Reilly: There's this competition in Boston called the Rock 'n' Roll Rumble, like a battle of the bands thing. We got to the finals of that and one of the prizes we won was studio time with Brian. That was 2017, and we never used it. Sam joined the band and had a good relationship with him so we decided to record with him. I'm so glad we did, and I wished we'd done it earlier.
Sam: I love that man.
Reilly: We love Brian.
Sam: In the past I played in a pop country band, which is not really my kind of music but it was fun to do and was paying the bills. I met Brian through doing that and I ended up building a relationship with him through doing studio work and whatnot. I was more than pumped. When I worked with him in the past, I was like 'I want to do a band with this guy, I don't know what's it's gonna be or with who or whatever'. I didn't even know the guys had studio time with him until Reilly mentioned it and I was like 'lets go use that!'.
Brian is amazing. The recordings now, I love. He understands our sounds and what we're going for now. Mentally, he's a really talented man. A great dude and a really, really great guy to work with.
Reilly: It feels like it was meant to be.
Was working with Brian what you needed to push on and choose this new direction, in terms of sound?
Reilly: We're always trying to push the boundaries, do something different. Brian gets what we're going for. We wanna have something that sounds familiar but has something different to it, something that makes it original.
Peter: The fun part of being in this band, for me, is that I don't have all the history of all its existence before I was in it. I get to be in it but also look at it from the outside sometimes. There's been so many times, Reilly, when we're practising and you're saying 'hey, it's time for us to write another nine minute song that has a million different parts'. There's always this emphasis on exploration and creativity. What working with Brian has done, and you get this with 'Astronauts' and 'Then Again', is really helped us to focus on what we're trying to say with the songs and in the songwriting so we're not losing elements of what makes the band interesting - especially the instruments and the musicality. We're also making a more clear statement that has the potential to reach more listeners.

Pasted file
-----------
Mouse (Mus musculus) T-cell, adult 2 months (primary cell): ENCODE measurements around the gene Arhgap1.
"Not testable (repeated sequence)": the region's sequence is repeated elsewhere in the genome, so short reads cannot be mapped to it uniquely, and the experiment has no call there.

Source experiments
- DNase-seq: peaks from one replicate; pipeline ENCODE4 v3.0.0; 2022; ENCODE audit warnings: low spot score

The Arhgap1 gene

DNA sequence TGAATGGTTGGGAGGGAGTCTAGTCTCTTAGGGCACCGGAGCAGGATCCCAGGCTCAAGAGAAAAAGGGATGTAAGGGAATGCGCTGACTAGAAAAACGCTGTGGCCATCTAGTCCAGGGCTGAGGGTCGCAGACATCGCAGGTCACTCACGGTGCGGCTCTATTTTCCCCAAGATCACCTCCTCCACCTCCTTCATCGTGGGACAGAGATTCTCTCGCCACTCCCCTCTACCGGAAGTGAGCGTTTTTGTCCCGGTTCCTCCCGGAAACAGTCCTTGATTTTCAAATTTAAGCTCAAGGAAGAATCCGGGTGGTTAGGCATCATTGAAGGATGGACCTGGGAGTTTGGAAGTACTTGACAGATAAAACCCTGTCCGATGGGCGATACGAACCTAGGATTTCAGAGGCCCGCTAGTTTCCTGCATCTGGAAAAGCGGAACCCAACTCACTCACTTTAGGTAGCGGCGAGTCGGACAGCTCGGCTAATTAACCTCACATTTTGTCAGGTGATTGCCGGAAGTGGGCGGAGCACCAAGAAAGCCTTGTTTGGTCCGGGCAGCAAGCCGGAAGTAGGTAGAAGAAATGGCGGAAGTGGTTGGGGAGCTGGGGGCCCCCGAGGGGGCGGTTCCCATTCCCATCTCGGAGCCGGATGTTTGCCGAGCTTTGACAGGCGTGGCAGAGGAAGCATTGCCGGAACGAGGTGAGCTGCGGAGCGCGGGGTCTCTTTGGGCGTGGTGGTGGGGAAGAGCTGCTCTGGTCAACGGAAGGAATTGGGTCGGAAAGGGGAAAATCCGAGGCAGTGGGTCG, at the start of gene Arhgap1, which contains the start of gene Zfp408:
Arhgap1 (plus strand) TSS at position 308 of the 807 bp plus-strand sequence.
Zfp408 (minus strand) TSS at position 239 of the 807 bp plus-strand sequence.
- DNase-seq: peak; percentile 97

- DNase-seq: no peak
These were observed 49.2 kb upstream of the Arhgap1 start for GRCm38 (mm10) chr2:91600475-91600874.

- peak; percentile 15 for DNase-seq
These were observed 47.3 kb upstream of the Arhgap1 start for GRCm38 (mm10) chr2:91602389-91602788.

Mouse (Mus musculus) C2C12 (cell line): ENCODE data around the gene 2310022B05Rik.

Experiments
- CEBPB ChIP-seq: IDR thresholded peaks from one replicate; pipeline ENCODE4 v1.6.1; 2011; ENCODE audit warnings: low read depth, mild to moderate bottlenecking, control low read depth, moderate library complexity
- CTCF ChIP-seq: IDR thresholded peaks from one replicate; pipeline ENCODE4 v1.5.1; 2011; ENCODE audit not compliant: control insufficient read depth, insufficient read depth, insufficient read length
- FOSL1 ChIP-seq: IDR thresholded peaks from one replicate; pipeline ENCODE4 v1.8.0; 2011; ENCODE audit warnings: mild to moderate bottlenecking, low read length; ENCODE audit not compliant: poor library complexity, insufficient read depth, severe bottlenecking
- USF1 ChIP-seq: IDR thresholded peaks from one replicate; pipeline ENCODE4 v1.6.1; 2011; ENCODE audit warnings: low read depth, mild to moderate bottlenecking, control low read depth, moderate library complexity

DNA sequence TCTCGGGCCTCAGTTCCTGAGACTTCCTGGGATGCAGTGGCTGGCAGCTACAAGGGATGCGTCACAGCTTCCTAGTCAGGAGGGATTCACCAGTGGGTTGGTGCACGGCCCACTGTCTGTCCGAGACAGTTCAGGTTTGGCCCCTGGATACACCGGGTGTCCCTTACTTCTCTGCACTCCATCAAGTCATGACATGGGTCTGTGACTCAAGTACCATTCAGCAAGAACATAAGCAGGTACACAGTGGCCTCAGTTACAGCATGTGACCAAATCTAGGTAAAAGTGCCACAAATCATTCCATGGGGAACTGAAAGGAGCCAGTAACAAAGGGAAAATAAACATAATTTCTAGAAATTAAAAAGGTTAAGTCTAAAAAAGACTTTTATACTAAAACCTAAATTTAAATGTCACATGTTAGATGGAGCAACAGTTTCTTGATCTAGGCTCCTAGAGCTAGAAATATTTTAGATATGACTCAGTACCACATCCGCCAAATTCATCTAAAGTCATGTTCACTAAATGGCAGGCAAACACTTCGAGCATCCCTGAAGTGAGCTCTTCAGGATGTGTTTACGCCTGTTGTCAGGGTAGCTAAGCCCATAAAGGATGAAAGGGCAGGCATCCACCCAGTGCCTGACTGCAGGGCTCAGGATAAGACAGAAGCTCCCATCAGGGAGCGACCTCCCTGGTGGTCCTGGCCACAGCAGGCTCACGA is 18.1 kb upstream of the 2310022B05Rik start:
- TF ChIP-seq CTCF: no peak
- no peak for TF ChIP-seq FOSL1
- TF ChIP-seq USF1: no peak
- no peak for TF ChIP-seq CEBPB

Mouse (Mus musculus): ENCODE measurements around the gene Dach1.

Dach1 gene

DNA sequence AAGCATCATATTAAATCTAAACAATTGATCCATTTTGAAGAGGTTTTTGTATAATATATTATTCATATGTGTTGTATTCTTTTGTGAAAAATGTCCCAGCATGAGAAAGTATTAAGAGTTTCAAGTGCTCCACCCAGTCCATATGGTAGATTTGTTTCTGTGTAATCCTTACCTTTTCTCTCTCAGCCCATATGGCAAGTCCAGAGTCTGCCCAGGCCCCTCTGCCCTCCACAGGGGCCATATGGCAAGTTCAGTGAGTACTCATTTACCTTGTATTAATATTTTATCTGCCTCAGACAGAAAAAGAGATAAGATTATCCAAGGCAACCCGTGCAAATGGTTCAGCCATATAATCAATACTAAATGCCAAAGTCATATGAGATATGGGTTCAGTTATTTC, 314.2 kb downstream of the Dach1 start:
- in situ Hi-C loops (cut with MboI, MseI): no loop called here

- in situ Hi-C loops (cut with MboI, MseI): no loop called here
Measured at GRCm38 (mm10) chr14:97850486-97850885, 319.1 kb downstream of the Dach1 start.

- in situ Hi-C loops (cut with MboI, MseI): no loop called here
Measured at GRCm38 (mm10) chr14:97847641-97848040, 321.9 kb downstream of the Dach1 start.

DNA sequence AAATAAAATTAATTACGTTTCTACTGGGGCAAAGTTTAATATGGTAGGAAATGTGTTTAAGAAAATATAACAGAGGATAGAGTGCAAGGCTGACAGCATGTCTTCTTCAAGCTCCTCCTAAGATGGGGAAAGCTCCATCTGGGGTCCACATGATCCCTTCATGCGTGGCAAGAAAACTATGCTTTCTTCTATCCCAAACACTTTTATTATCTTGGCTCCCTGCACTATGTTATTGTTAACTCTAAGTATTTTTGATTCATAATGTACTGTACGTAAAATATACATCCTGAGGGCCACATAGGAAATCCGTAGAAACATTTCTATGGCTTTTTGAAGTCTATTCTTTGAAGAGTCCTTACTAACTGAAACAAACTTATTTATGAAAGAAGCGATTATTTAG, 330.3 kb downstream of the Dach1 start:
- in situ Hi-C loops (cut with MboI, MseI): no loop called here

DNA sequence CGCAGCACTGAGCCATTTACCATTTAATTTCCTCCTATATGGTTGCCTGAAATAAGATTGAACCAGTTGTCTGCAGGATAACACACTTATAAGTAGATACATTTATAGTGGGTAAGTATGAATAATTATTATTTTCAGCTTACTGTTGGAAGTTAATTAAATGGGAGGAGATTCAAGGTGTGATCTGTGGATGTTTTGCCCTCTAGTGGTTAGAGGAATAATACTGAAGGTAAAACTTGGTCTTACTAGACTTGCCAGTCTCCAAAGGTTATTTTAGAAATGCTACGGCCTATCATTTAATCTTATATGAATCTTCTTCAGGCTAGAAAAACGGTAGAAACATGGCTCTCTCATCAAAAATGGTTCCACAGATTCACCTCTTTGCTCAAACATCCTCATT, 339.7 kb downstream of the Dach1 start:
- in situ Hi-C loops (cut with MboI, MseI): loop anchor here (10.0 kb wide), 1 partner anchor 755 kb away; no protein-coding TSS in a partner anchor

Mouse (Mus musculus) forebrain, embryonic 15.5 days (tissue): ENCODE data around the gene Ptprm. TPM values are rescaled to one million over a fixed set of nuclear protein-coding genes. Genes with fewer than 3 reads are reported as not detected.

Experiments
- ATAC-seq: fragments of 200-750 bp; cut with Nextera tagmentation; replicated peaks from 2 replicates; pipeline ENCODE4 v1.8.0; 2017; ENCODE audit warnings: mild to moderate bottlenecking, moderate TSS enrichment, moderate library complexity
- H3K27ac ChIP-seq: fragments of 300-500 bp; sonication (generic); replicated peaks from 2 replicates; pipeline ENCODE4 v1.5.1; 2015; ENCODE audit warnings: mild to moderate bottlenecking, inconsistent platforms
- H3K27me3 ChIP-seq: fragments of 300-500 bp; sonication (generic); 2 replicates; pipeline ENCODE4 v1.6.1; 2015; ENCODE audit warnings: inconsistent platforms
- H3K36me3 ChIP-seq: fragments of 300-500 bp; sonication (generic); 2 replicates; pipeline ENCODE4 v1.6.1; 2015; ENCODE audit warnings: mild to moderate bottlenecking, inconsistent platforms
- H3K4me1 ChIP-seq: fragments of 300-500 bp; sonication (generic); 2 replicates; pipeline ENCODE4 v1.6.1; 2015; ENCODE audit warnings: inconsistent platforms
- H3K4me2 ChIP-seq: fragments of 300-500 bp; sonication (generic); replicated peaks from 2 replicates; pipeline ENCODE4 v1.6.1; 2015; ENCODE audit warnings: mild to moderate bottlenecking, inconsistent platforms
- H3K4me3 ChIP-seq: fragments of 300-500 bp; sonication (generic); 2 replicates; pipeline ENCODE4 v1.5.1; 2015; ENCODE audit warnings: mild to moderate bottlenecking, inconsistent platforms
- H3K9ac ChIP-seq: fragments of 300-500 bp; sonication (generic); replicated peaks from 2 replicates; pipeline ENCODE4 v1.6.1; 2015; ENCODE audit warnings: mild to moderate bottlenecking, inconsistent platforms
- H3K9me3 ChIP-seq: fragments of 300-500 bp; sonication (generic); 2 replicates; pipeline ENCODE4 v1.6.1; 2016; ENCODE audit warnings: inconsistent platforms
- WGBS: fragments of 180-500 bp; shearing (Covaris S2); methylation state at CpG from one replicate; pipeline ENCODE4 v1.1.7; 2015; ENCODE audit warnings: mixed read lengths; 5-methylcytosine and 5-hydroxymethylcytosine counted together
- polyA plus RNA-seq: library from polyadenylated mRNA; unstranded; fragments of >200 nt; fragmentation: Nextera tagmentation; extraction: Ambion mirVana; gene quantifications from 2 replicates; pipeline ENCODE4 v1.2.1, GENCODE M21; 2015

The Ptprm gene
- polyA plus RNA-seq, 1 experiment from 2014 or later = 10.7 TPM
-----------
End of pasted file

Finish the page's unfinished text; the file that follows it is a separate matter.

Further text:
One of the things that Reilly always said was that it's time we deliver the message to the people and get out and play shows and let them hear what's going on. It's been cool to see the response to 'Astronauts' and 'Then Again' so far, because these songs are more concise and direct [and] they seem to be resonating a lot more.
Reilly: We never wanted to just be a rock band or whatever. We want to be a band that can do a little bit of everything and stand our own. There's always been an emphasis on being trying to be original and different. We're just trying to make our own sound and leave our own fingerprint.